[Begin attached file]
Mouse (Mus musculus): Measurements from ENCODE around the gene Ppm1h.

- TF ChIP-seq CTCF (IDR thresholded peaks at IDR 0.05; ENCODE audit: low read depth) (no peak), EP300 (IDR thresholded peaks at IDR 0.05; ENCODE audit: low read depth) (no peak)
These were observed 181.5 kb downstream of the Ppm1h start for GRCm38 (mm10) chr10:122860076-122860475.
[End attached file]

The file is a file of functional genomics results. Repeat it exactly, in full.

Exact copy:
Mouse (Mus musculus): Measurements from ENCODE around the gene Ppm1h.

- TF ChIP-seq CTCF (IDR thresholded peaks at IDR 0.05; ENCODE audit: low read depth) (no peak), EP300 (IDR thresholded peaks at IDR 0.05; ENCODE audit: low read depth) (no peak)
These were observed 181.5 kb downstream of the Ppm1h start for GRCm38 (mm10) chr10:122860076-122860475.